You Deserve an Amazing Holiday


Going outside the country may be difficult at this time but you definitely deserve an amazing holiday! 

You have now the chance to take a different sort of vacation to put the Covid-19 mess behind you. 

Restart, refocus and return home a better version of yourself right here, at a few kilometres far from home!

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The Tempo of Rounds in Muay Thai

As discussed in our last article, Muay Thai has a very different scoring system. While judges do score rounds individually, the winner is determined based on the fight as a whole. Judges more so use the the scores of each round to keep track of and better judge the entire fight. This is a very confusing concept for many foreigners that are accustomed to the winner being the winner of the most rounds. In Muay Thai, there are two to three rounds that actually determine the fight’s winner: Rounds 3, 4 and less so 5. That doesn’t mean Rounds 1, 2 and 5 don’t matter. This article aims to shed some light on the general tempo of rounds in Muay Thai.

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Muay Thai Scoring

As Muay Thai developed a more codified rule system for competition, it also developed its own scoring system. While Muay Thai’s scoring shares many elements with other combat sports, it is quite unique. The most fundamental difference is in its judging of the competition as a whole as opposed to the accumulation of its individual rounds. As most people are more familiar with boxing anyways, we’ll highlight some of the key components of boxing’s Ten Point Must system before drawing its differences with Muay Thai.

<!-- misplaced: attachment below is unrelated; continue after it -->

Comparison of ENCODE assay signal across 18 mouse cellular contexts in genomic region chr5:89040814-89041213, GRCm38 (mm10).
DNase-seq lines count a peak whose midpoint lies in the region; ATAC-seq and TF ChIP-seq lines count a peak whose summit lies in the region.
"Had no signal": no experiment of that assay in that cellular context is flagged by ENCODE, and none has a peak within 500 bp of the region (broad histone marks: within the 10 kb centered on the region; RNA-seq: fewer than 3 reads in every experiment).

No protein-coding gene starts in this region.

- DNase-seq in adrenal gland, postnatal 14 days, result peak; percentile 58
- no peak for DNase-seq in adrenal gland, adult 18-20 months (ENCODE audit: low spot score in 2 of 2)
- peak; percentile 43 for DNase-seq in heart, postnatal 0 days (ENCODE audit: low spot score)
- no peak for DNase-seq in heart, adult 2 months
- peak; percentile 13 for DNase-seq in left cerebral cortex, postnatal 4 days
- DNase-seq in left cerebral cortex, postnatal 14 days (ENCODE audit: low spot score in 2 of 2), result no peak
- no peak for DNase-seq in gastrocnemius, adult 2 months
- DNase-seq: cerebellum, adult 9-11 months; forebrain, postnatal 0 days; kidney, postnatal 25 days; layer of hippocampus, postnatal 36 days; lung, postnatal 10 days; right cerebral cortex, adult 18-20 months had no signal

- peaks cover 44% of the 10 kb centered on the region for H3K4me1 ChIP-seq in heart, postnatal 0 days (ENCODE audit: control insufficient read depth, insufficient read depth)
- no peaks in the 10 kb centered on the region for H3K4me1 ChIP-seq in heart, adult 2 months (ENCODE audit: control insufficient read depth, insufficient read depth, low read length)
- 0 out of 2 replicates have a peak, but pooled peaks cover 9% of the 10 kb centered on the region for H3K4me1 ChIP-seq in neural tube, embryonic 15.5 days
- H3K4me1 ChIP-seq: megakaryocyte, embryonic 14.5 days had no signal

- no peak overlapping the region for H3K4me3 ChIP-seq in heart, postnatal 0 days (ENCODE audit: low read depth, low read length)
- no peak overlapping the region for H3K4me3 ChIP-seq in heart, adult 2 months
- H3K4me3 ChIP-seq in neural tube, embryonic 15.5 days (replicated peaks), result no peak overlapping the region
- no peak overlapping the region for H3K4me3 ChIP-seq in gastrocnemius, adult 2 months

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Traditions and Rules of Muay Thai

While King Rama V (1853-1910) popularized and established Thai boxing as the national sport, it would continue to evolve into what we now know as Muay Thai. With the introduction of British Boxing in Thailand, Muay Thai began borrowing many of its rules for its own development. Thailand built its first stadium in 1921 thus ending its tradition of holding competition in an open court. Under the reign of King Rama VII (1925-1935), rounds, weight classes, gloves, point systems and the like emerged further formalizing the sport. Muay Thai kept many of its traditions, however, that have made the art uniquely Thai. This article will cover many of the unique traditions and rules of Muay Thai.

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Popularization of Muay Thai in Thailand

With the incorporation of Muay Thai into military training under King Naresuan the Great (1590-1604), the fighting art began to take root as an integral part of Thai culture. It wasn’t until later in the century, however, that Muay Thai became popular and established as sport within the Kingdom. King Narai the Great (1656-1688) ruled in the most prosperous period of the Ayutthaya Kingdom. It was a very peaceful period marked by great commercial and diplomatic progress both within the Kingdom and abroad. King Narai heavily promoted culture, art and sports in Thailand. So began the popularization of Muay Thai in Thailand as some of the first boxing camps opened to train professional fighters.

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The Origin of Muay Thai

What we know today of the origin of Muay Thai is unfortunately quite limited and subject to debate. Much of its recorded history was lost 1767 when the Burmese sacked Ayuthaya, then the capital of Siam (Thailand) and destroyed vast troves of written history and artifact. Scholars have associated much of the early origins of Muay Thai to the Tai tribe migrating south from China in the 8th-10th centuries. These tribes moved through Laos, Burma, Cambodia and Vietnam engaged in constant battle for territory.

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